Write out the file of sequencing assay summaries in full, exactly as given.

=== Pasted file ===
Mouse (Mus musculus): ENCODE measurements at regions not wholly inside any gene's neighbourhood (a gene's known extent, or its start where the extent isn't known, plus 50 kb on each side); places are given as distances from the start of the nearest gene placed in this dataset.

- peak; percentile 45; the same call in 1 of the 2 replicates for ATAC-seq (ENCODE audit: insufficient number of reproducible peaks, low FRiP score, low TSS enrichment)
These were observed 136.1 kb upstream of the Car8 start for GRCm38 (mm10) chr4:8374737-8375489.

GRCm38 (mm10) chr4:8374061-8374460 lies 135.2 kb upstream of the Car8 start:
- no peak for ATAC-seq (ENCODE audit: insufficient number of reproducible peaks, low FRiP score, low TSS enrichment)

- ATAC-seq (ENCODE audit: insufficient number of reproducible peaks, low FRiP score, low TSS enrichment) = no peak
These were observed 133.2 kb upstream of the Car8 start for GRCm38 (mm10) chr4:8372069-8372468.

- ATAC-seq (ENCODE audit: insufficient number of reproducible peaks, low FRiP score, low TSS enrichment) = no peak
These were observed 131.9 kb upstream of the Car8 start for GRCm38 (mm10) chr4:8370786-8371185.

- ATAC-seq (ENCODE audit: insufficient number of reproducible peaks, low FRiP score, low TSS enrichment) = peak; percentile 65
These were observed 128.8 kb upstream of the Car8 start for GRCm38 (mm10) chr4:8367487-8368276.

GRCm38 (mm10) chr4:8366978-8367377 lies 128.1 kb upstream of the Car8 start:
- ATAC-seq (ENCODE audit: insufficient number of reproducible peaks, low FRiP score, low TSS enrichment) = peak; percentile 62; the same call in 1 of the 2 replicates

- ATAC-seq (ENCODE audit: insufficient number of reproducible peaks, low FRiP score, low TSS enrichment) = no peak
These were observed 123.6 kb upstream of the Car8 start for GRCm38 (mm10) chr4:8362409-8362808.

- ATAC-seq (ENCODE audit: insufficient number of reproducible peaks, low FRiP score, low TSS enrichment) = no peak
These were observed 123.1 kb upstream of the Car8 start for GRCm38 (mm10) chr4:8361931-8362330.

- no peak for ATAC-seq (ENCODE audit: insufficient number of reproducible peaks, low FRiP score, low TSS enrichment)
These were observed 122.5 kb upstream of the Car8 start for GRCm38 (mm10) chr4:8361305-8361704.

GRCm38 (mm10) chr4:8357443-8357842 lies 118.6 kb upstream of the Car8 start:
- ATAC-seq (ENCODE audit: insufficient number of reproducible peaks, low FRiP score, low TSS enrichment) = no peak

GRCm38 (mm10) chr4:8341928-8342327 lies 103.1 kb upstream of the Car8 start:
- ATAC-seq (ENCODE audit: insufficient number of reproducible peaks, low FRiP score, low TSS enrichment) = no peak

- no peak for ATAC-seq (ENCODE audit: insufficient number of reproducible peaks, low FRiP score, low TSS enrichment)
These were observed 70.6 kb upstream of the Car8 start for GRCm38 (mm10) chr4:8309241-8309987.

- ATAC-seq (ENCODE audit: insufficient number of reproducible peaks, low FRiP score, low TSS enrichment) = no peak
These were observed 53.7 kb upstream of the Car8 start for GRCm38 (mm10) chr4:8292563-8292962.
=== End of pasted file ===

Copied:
Mouse (Mus musculus): ENCODE measurements at regions not wholly inside any gene's neighbourhood (a gene's known extent, or its start where the extent isn't known, plus 50 kb on each side); places are given as distances from the start of the nearest gene placed in this dataset.

- peak; percentile 45; the same call in 1 of the 2 replicates for ATAC-seq (ENCODE audit: insufficient number of reproducible peaks, low FRiP score, low TSS enrichment)
These were observed 136.1 kb upstream of the Car8 start for GRCm38 (mm10) chr4:8374737-8375489.

GRCm38 (mm10) chr4:8374061-8374460 lies 135.2 kb upstream of the Car8 start:
- no peak for ATAC-seq (ENCODE audit: insufficient number of reproducible peaks, low FRiP score, low TSS enrichment)

- ATAC-seq (ENCODE audit: insufficient number of reproducible peaks, low FRiP score, low TSS enrichment) = no peak
These were observed 133.2 kb upstream of the Car8 start for GRCm38 (mm10) chr4:8372069-8372468.

- ATAC-seq (ENCODE audit: insufficient number of reproducible peaks, low FRiP score, low TSS enrichment) = no peak
These were observed 131.9 kb upstream of the Car8 start for GRCm38 (mm10) chr4:8370786-8371185.

- ATAC-seq (ENCODE audit: insufficient number of reproducible peaks, low FRiP score, low TSS enrichment) = peak; percentile 65
These were observed 128.8 kb upstream of the Car8 start for GRCm38 (mm10) chr4:8367487-8368276.

GRCm38 (mm10) chr4:8366978-8367377 lies 128.1 kb upstream of the Car8 start:
- ATAC-seq (ENCODE audit: insufficient number of reproducible peaks, low FRiP score, low TSS enrichment) = peak; percentile 62; the same call in 1 of the 2 replicates

- ATAC-seq (ENCODE audit: insufficient number of reproducible peaks, low FRiP score, low TSS enrichment) = no peak
These were observed 123.6 kb upstream of the Car8 start for GRCm38 (mm10) chr4:8362409-8362808.

- ATAC-seq (ENCODE audit: insufficient number of reproducible peaks, low FRiP score, low TSS enrichment) = no peak
These were observed 123.1 kb upstream of the Car8 start for GRCm38 (mm10) chr4:8361931-8362330.

- no peak for ATAC-seq (ENCODE audit: insufficient number of reproducible peaks, low FRiP score, low TSS enrichment)
These were observed 122.5 kb upstream of the Car8 start for GRCm38 (mm10) chr4:8361305-8361704.

GRCm38 (mm10) chr4:8357443-8357842 lies 118.6 kb upstream of the Car8 start:
- ATAC-seq (ENCODE audit: insufficient number of reproducible peaks, low FRiP score, low TSS enrichment) = no peak

GRCm38 (mm10) chr4:8341928-8342327 lies 103.1 kb upstream of the Car8 start:
- ATAC-seq (ENCODE audit: insufficient number of reproducible peaks, low FRiP score, low TSS enrichment) = no peak

- no peak for ATAC-seq (ENCODE audit: insufficient number of reproducible peaks, low FRiP score, low TSS enrichment)
These were observed 70.6 kb upstream of the Car8 start for GRCm38 (mm10) chr4:8309241-8309987.

- ATAC-seq (ENCODE audit: insufficient number of reproducible peaks, low FRiP score, low TSS enrichment) = no peak
These were observed 53.7 kb upstream of the Car8 start for GRCm38 (mm10) chr4:8292563-8292962.